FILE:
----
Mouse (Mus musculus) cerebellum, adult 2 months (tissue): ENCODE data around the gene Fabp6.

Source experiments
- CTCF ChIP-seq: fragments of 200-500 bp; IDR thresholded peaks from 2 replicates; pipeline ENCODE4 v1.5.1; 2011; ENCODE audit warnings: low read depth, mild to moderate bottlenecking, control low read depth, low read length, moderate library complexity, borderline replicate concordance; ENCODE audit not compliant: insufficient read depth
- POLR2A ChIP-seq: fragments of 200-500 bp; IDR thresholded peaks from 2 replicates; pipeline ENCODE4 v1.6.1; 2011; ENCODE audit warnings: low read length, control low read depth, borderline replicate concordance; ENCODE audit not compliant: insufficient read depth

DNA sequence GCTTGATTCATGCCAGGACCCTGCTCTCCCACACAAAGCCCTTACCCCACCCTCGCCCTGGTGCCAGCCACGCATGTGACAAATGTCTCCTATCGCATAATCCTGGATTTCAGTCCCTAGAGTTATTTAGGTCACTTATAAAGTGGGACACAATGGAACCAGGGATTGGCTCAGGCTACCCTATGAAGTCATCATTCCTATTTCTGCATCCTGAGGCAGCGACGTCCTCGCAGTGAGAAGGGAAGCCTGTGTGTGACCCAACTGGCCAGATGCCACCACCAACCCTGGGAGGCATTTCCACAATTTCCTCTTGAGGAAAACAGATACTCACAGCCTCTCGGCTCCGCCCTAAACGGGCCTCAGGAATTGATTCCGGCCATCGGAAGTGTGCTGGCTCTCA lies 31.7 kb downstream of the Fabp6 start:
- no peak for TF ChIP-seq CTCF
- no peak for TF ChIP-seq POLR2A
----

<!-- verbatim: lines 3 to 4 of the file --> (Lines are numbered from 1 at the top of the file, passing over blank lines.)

- CTCF ChIP-seq: fragments of 200-500 bp; IDR thresholded peaks from 2 replicates; pipeline ENCODE4 v1.5.1; 2011; ENCODE audit warnings: low read depth, mild to moderate bottlenecking, control low read depth, low read length, moderate library complexity, borderline replicate concordance; ENCODE audit not compliant: insufficient read depth
- POLR2A ChIP-seq: fragments of 200-500 bp; IDR thresholded peaks from 2 replicates; pipeline ENCODE4 v1.6.1; 2011; ENCODE audit warnings: low read length, control low read depth, borderline replicate concordance; ENCODE audit not compliant: insufficient read depth